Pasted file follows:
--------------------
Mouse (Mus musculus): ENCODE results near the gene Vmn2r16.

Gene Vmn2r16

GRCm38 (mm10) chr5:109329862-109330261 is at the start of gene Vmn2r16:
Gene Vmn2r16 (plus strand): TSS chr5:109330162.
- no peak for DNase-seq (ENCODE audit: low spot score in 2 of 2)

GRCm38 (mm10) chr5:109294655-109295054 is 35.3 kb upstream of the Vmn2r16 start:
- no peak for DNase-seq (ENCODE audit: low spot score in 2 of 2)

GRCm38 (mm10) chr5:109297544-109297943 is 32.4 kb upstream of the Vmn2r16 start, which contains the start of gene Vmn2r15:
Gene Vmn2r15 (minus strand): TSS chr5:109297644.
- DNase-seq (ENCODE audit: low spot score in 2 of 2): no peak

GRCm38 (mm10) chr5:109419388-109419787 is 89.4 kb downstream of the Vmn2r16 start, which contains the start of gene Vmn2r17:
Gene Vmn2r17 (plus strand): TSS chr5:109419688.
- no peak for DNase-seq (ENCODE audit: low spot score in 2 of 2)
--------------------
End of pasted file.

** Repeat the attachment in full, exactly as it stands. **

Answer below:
Mouse (Mus musculus): ENCODE results near the gene Vmn2r16.

Gene Vmn2r16

GRCm38 (mm10) chr5:109329862-109330261 is at the start of gene Vmn2r16:
Gene Vmn2r16 (plus strand): TSS chr5:109330162.
- no peak for DNase-seq (ENCODE audit: low spot score in 2 of 2)

GRCm38 (mm10) chr5:109294655-109295054 is 35.3 kb upstream of the Vmn2r16 start:
- no peak for DNase-seq (ENCODE audit: low spot score in 2 of 2)

GRCm38 (mm10) chr5:109297544-109297943 is 32.4 kb upstream of the Vmn2r16 start, which contains the start of gene Vmn2r15:
Gene Vmn2r15 (minus strand): TSS chr5:109297644.
- DNase-seq (ENCODE audit: low spot score in 2 of 2): no peak

GRCm38 (mm10) chr5:109419388-109419787 is 89.4 kb downstream of the Vmn2r16 start, which contains the start of gene Vmn2r17:
Gene Vmn2r17 (plus strand): TSS chr5:109419688.
- no peak for DNase-seq (ENCODE audit: low spot score in 2 of 2)